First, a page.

On the right is l'Abbazia di S Martino de' Bocci (43100  Paradigna (Parma)), a daughter house of Chiaravalle della Colomba.  The cypress lined drive you can see links with the SP 343R (via Colomo) near Borghetto just to the north of the A1 Autostrada del Sol north of Parma.

 

The Abbey contributed to history the earliest document relating to the production of Parmesan Cheese (dated late 1290s, though the cheese itself is referred to in accounts written in Roman times).  It is now a state owned monument but access may be difficult.

 

 

 

 

 

 

Fontevivo

 

Above - The facade and rural apse of the Cistercian Abbey of San Bernardo di Fontevivo in Emilia-Romagnia (Church), established in 1142 to the east of its mother abbey, Chiaravalle della Colomba.  Another watery name - fonte is a spring, and vivo is living.  Like the other Cistercian abbeys in the Po Valley, it was active in draining the marshes and laying the foundations of what is now a rich agricultural area (think "Parma" and "Parmesan" and a pervasive though not unpleasant smell of dairy and pig farming!).  It is now a parish church.

 

Below left - The huge larger than life polished porphyry sepulchral plate (now wall mounted) of Guido Pallavicino - Marchese and Cavaliere Templare (Knight Templar) - who died in 1301, only a decade before the Knights Templar were finally dissolved by King Philippe IV "Le Bon" and Pope Clement V in 1312.  The Pallavicino family were protectors of the abbey, though that did not stop it being sacked by the army of Frederick II in 1245.

 

Below right - the recently restored cloisters, now in part a hotel, and the refectory, now appropriately a restaurant.

 

 

 

 

 

 

 

 

 

 

Morimondo

 

Above and below - The Cistercian Abbey of Morimondo (Church), founded in 1136 as a daughter of Morimond in France.  Located in Lombardy near Vercelli to the SW of Milan.  Another drainer of marshlands and builder of agricultural wealth.  Now a parish church with (2005) the monastic buildings inaccessible whilst they are converted to commune offices.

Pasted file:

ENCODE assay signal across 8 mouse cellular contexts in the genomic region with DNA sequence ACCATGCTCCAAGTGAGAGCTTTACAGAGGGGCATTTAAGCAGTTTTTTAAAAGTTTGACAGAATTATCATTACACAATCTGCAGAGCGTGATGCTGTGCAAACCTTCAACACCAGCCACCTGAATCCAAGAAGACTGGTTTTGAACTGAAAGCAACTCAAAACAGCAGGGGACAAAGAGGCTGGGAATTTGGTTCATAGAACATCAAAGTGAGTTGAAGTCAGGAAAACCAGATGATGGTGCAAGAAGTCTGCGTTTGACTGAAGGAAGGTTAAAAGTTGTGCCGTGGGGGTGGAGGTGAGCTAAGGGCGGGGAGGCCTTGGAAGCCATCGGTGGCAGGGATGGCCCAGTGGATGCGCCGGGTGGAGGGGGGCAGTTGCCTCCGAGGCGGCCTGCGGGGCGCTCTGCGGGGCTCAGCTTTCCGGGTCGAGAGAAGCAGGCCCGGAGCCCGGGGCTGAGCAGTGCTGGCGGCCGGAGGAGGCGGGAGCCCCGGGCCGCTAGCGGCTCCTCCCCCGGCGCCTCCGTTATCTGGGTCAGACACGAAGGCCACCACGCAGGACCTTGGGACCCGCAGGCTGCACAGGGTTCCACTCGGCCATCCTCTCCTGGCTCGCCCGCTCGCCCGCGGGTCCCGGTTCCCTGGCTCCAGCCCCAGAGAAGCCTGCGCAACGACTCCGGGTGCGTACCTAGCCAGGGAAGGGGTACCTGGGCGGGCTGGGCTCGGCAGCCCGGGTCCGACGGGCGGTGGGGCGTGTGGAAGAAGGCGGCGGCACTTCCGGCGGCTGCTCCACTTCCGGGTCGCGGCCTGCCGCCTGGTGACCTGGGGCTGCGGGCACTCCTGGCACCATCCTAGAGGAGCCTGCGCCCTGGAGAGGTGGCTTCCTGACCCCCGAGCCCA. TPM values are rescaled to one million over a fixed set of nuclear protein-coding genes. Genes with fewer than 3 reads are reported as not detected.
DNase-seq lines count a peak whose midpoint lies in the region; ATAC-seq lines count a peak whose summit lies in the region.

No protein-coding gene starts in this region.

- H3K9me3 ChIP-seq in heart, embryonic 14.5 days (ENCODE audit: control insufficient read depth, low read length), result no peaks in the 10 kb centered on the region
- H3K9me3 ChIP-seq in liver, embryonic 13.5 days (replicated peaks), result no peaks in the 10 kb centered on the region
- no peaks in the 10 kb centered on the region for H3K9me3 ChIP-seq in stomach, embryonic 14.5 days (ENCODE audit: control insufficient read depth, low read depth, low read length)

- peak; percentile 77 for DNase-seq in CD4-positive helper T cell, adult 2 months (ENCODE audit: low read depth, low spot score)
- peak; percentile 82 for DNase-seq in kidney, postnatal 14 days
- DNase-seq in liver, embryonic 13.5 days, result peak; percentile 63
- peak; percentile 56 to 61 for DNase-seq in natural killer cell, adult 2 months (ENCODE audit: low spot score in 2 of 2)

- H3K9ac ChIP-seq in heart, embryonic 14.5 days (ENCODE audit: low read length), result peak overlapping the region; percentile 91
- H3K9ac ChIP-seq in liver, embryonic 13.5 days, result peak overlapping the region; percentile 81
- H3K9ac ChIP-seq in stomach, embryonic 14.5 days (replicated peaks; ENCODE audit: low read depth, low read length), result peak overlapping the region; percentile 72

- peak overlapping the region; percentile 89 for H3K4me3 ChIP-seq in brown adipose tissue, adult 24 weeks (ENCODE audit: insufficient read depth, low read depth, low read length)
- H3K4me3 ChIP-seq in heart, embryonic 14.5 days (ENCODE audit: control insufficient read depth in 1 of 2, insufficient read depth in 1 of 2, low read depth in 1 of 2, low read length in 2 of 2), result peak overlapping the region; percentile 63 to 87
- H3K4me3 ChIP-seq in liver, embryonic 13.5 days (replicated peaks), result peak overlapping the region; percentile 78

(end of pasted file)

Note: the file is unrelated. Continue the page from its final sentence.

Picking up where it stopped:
CERTOSA DI PAVIA

 

 

The famous Carthusian Certosa di Pavia is now lookad after by Cistercians (as is the Certosa di Firenze below)

 

 

Certosa di Firenze

 

The Cistercian monks who now look after the Carthusian Abbey of Florence (La Certosa di Firenze - that's the one on the hill that millions of drivers see from the Certosa junction of the A1 and the 4-Coursie to Siena, but very few ever visit) have produced a web site which amongst other things lists the details of every Cistercian abbey ever built, with a huge amount of accompanying information about the Cistercian order now and then. 

 

 

THE CISTERCIANS' WEBSITE

 

 

 

Certosa di Firenze - Large Cloister and Monks' Cemetery - each of the (24 or so) little cottages you can see around the cloister housed one Carthusian hermit monk.

 

 

 

 

Chiaravalle di Fiastra

 

Above and below - Heading east into Le Marche,  the Cistercian Abbey of Chiaravalle di Fiastra (Active), dates from 1142 when 12 monks from Chiaravalle Milanese (aka Abbazia di Santa Maria di Rovegnano) set it up as a daughter house with funds and land from the Duke of Spoleto.  Undistinguished architecture by the exacting standards of Cistercian Abbeys, but it is set in an attractive park reserve and the monks have now returned to join the sunbathers, card players and other recreationalists.

 

 

 

 

 

 

Links to over 40 pages of Cistercian Abbey Photos in

 

SPAIN & PORTUGAL  ITALY  FRANCE  BRITAIN

 

 

 

Cistercian Insight Pages

 

INTRODUCTION   EARLY YEARS   LATER YEARS   ABBEY  PHOTOS

Books about the Cistercians and their Abbeys

 

 

Link to MSM

 

 

For other Paradoxplace links visit the home page

 

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All original material  Adrian Fletcher 2000-2015 - The contents may not be hotlinked, or reproduced without permission